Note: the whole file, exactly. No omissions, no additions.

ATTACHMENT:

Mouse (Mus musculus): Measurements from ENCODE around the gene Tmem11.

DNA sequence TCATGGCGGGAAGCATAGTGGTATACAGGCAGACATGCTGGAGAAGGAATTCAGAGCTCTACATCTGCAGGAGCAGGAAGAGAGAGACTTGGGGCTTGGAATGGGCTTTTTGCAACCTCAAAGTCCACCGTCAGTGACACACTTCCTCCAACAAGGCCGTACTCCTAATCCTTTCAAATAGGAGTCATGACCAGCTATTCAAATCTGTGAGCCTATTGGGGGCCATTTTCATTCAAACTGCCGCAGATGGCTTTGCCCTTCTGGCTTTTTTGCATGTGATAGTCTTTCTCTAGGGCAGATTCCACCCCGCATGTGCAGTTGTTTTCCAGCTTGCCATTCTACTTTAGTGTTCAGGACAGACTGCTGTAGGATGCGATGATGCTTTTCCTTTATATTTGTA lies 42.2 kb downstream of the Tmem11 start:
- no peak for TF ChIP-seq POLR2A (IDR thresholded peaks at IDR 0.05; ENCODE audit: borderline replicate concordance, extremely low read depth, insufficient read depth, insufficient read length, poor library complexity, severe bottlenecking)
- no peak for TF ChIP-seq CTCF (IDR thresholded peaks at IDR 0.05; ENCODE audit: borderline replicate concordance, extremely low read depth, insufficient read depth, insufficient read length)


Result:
Mouse (Mus musculus): Measurements from ENCODE around the gene Tmem11.

DNA sequence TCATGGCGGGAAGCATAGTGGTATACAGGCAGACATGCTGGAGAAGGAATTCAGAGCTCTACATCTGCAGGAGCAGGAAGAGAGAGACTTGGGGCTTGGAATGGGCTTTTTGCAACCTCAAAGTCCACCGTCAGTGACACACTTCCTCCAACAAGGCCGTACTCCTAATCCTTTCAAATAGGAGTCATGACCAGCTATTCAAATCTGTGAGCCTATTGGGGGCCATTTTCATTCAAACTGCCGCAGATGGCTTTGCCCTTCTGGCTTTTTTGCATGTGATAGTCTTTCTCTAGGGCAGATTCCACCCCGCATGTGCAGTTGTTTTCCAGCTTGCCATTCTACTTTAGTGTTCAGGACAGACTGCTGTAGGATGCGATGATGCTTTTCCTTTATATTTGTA lies 42.2 kb downstream of the Tmem11 start:
- no peak for TF ChIP-seq POLR2A (IDR thresholded peaks at IDR 0.05; ENCODE audit: borderline replicate concordance, extremely low read depth, insufficient read depth, insufficient read length, poor library complexity, severe bottlenecking)
- no peak for TF ChIP-seq CTCF (IDR thresholded peaks at IDR 0.05; ENCODE audit: borderline replicate concordance, extremely low read depth, insufficient read depth, insufficient read length)